From the outside
The modern crisis perpetuates an emancipatory intent for critical consciousness. Digging into true meaning requires losing all theoretical presuppositions. Taking a trip to the city lights, essential being in time precedes any pronouncement.
“Philosophy will not be able to effect an immediate transformation of the present condition of the world. This is not only true of philosophy, but of all merely human thought and endeavor.” – Martin Heidegger
Formative conditions of their inception, philosophy and aesthetics impel us toward a space of unitary multiplicity. Intuitively negotiating the art gallery, accessible substance reconciles thought with matter and time. Unattainable objects of desire validate subjectivity constitution, offering a fraught consistency to the apparent chaos of becoming.
“I have a radical idea. The door swings both ways, we could reverse the particle flow through the gate.” – Dr. Egon Spengler
The documentation of subjective impressions provides insight into mental imagery and imagination. Perceptual and emotional engagement epistemologically situates objects, with aesthetic concerns being fundamentally cognitive. An incontestable logical progression from evidently true premises builds to an oblique crescendo. In this regard, aesthetics modifies exteriority awareness, either encouraging or undermining understanding development.
“Spirit is the ‘nature’ of individuals, their immediate substance, and its movement and necessity; it is as much the personal consciousness in their existence as it is their pure consciousness, their life, their actuality.” – Georg Wilhelm Friedrich Hegel
At the level of discrete experiences, extended observation while in a holding pattern makes good use of time. Can sensible representation distinctions be derived from conceptualization? Perhaps no abstract analysis of the objective will reveal the predicate. Reason presents irresolvable problems to the understanding that searches for unity interrelationships.
“Human reason, in one sphere of its cognition, is called upon to consider questions, which it cannot decline, as they are presented by its own nature, but which it cannot answer, as they transcend every faculty of the mind.” – Immanuel Kant
Scheduled adventure in aesthetic socialization, an opening event in the art-district attracts a crowd. As a classification of specific space/time loci for arranged doings, expectations define behavioral modality. Arguments proceed from causes and/or arguments proceed from effects, the antithesis between necessary truth and contingent truth.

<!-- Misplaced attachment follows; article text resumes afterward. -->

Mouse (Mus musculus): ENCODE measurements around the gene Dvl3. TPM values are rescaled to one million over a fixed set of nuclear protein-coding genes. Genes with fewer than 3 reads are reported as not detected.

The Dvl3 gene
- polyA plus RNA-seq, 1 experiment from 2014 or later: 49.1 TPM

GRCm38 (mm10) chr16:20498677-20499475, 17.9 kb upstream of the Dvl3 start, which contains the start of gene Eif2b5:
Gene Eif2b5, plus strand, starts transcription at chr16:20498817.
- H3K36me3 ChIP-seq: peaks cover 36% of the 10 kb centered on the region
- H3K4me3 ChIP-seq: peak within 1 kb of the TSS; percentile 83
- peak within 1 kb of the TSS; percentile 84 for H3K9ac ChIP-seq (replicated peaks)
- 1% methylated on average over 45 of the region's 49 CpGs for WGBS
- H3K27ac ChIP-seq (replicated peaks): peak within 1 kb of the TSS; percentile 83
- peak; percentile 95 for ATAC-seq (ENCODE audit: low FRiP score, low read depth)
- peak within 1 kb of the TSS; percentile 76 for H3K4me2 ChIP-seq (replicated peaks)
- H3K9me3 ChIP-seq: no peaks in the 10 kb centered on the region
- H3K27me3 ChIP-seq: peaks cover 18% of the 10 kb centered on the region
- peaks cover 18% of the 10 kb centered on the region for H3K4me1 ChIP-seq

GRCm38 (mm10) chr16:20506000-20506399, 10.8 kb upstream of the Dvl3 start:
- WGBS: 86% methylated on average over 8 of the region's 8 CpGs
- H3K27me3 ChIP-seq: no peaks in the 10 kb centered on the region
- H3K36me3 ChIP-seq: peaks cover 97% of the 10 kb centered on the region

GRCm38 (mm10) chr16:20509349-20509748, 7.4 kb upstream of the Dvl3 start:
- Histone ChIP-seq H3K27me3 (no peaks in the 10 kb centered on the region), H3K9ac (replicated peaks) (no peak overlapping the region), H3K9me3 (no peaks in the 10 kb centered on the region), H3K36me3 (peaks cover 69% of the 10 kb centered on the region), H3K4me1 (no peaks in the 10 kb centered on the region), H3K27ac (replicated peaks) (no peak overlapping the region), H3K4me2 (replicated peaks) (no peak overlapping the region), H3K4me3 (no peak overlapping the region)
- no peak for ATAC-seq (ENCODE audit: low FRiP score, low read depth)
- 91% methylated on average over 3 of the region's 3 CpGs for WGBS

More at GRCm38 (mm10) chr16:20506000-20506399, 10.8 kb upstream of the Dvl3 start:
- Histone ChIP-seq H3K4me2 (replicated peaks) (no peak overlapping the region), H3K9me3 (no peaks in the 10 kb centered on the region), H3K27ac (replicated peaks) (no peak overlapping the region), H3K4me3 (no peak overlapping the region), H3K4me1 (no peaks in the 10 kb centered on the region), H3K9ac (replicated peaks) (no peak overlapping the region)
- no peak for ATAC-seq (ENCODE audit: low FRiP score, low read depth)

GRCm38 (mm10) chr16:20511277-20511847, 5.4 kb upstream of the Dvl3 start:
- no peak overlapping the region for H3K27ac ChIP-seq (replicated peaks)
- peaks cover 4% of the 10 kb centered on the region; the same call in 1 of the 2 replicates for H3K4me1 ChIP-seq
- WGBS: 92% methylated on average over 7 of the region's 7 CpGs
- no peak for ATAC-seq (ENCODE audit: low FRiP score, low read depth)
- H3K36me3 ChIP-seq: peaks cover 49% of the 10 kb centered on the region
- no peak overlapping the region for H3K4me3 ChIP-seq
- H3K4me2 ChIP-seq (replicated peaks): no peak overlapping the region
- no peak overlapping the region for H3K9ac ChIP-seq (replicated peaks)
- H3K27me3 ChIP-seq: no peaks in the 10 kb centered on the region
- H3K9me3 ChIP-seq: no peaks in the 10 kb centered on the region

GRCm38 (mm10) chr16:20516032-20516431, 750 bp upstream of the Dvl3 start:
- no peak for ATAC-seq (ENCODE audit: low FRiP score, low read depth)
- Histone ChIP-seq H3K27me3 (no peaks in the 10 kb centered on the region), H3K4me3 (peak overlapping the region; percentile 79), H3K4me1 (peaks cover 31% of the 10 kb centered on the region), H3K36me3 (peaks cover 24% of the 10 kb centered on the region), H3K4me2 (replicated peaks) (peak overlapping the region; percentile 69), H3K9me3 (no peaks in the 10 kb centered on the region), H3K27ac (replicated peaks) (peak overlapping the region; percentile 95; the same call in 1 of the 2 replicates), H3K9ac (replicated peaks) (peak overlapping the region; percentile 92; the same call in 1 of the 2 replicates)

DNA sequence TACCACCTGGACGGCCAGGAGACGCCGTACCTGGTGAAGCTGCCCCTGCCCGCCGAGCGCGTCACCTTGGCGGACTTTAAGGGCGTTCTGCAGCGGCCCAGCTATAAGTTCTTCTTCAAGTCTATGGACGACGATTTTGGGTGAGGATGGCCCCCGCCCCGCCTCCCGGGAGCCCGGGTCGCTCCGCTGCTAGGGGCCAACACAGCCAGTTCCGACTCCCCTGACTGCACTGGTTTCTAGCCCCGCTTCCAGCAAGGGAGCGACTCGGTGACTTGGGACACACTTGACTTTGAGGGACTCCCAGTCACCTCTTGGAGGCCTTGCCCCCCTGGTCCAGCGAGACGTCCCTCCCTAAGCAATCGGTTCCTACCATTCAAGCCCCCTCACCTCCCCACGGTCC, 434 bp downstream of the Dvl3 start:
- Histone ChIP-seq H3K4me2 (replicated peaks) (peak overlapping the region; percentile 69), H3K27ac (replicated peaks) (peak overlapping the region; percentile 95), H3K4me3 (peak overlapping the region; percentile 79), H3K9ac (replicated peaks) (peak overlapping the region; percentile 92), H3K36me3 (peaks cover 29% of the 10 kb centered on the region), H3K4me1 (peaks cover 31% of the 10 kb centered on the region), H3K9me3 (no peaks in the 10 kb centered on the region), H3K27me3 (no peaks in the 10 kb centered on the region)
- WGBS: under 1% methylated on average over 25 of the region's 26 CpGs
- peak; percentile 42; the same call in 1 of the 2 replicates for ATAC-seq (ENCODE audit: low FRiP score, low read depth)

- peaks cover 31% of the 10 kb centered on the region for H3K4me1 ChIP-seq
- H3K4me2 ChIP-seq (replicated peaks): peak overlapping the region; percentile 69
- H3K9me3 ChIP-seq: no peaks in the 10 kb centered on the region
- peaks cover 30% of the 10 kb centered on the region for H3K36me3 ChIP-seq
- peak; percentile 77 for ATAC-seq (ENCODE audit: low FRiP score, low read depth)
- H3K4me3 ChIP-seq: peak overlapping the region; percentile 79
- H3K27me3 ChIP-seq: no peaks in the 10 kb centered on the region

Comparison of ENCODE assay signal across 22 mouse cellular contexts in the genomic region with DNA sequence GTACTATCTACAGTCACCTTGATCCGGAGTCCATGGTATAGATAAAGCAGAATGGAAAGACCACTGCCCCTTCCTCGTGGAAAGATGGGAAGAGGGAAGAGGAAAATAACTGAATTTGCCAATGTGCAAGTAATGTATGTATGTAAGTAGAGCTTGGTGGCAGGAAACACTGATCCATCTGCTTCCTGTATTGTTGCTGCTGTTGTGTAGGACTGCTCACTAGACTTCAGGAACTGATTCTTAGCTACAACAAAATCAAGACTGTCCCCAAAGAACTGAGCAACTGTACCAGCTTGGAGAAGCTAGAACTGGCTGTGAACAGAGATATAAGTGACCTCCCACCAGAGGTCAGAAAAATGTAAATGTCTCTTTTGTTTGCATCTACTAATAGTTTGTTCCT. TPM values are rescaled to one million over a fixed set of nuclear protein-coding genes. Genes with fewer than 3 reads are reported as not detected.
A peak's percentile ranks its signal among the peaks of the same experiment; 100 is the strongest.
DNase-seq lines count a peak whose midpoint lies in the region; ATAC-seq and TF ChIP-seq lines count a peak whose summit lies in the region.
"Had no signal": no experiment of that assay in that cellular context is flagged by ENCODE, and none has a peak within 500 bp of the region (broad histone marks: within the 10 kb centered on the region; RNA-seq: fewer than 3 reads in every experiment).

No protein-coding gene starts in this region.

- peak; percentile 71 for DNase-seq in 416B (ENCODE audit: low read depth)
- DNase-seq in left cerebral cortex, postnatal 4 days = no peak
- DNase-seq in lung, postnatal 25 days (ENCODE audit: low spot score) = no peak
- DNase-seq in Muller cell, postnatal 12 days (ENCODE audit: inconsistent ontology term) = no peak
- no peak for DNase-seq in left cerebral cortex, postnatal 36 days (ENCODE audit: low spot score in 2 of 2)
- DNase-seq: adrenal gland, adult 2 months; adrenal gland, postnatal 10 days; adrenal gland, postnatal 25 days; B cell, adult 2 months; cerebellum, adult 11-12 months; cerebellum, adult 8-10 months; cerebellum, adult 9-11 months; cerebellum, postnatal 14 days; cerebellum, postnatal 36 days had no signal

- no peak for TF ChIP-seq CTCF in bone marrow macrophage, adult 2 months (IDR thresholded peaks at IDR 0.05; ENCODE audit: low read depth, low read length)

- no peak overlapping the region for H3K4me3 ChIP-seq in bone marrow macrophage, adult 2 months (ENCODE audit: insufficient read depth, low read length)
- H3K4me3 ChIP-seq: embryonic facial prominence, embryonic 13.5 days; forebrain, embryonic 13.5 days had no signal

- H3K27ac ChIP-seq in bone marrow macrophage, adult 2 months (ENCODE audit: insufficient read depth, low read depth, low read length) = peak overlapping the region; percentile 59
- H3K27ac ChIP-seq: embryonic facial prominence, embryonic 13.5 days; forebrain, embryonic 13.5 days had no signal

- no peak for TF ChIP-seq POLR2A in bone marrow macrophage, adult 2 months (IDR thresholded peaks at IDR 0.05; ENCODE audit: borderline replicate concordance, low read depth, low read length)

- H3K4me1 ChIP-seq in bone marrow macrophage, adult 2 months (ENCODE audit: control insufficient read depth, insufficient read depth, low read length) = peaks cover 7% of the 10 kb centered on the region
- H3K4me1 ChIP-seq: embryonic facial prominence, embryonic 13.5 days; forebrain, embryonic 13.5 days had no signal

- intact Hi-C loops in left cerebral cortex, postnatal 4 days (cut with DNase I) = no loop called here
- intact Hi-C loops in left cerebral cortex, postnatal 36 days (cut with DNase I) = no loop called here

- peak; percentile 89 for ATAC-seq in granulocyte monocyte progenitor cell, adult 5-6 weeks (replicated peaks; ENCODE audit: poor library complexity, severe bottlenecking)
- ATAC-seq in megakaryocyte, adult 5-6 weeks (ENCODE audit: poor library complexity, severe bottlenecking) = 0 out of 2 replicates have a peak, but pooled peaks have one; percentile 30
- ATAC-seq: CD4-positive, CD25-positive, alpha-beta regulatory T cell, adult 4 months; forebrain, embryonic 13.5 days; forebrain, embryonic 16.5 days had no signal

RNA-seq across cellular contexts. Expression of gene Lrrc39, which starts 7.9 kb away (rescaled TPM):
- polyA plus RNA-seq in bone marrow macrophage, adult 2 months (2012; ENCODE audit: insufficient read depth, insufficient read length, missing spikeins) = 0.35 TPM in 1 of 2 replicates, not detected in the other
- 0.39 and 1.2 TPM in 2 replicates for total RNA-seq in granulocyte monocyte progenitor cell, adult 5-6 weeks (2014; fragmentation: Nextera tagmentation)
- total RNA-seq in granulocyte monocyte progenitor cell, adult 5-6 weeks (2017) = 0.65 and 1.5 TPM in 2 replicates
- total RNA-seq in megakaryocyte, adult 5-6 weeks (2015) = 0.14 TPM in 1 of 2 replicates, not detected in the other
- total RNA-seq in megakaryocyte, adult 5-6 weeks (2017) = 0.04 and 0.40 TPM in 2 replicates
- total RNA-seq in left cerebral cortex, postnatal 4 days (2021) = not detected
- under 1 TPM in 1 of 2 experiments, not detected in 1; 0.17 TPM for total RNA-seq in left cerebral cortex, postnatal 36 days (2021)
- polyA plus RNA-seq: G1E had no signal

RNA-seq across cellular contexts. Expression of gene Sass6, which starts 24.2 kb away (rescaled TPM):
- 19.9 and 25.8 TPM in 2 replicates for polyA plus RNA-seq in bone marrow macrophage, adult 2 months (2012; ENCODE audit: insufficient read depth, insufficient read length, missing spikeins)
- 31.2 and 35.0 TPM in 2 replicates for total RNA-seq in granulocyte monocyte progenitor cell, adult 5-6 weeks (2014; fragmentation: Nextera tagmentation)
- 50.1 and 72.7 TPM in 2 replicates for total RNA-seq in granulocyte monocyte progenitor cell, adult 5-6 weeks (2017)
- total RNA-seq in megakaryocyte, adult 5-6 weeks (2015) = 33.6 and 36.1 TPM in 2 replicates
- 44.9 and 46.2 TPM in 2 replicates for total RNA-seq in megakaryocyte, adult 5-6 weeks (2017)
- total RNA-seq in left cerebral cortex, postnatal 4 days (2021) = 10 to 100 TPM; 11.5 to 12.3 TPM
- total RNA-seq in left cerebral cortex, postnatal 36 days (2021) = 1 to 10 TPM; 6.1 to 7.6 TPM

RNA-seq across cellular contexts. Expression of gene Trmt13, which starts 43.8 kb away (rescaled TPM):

“Life has no meaning a priori… It is up to you to give it a meaning, and value is nothing but the meaning that you choose.” – Jean-Paul Sartre
In Kant’s parlance, understanding is the mental power capable of actively producing knowledge by way of concepts. In a consistent direction, perception comes first and the understanding comes later. Like a stone rolling through time, causes precede effects. Are we just experiencing random fluctuations or does entropy tend to grow? There are irreversible processes, as the future is always different from the past, until reaching equilibrium.
“All what is existing already existed. We are together for a while pondering in agile world.” – Santosh Kalwar
Wandering down a number of divergent paths, we search for the optimal course of action. At least this is the desire if wisdom is a primary virtue. Such a disposition seeks performance with the maximum degree of competence operative under any given circumstance. This modality is cognitively problematic if the universe expresses no purpose, but rather is purely regulated by indifferent physical laws. Aesthetic pleasure provides a way out of this nihilistic dilemma.
“You have your way. I have my way. As for the right way, the correct way, and the only way, it does not exist.” – Friedrich Nietzsche
In a fragmentary march across the city, a participating observer briefly decodes random messages found on corrugated walls. Moving relentlessly on, new information informs future connotation encounters. Some philosophers have suggested modularity is rampant, as we carve up an exterior environment into diverse conceptual schemes.
“Signs in the streets are stranger than known, some just shapeless forms.” – Gene Clark
Flux of becoming
Exteriority is an immense mosaic of local matters of fact, one thing presented after another. The given objectivity is necessarily interpreted, however, based on presuppositions and mental structures. Change either in any way and actuality shifts, slides, and morphs transcendentally. Taking control of cognitive free will, such modifications can be intentionally directed, opening up hitherto untapped realms of fantastical experience. The uncommon is always lurking in the conventional.
“In dealing with highly abstract matters, it is much easier to grasp the symbols than it is to grasp what they stand for.” – Bertrand Russell
Husserl’s philosophical ideas position intuition functioning below awareness. He believed pure intuitions occur in autonomous thinking. His phenomenology is a descriptive, non-reductive investigation of whatever appears in the consciousness, in the manner of its appearing. Evidence is experience, and genuine knowledge is intuitive, rather than what is established by inference and deduction. Recognized inferences and deductions would manifest in aware consciousness. Because intuitions function below awareness, their mental process associations are not readily apparent. Yet intuition can engage universals, abstract objects, propositions, and a multiplicity of evident forms of perception.
“First you hope you come up with something. Then you hope that it leads to something else. Then that that something else doesn’t bore you. Then that you’re not just entertaining yourself.” – Jim Shepard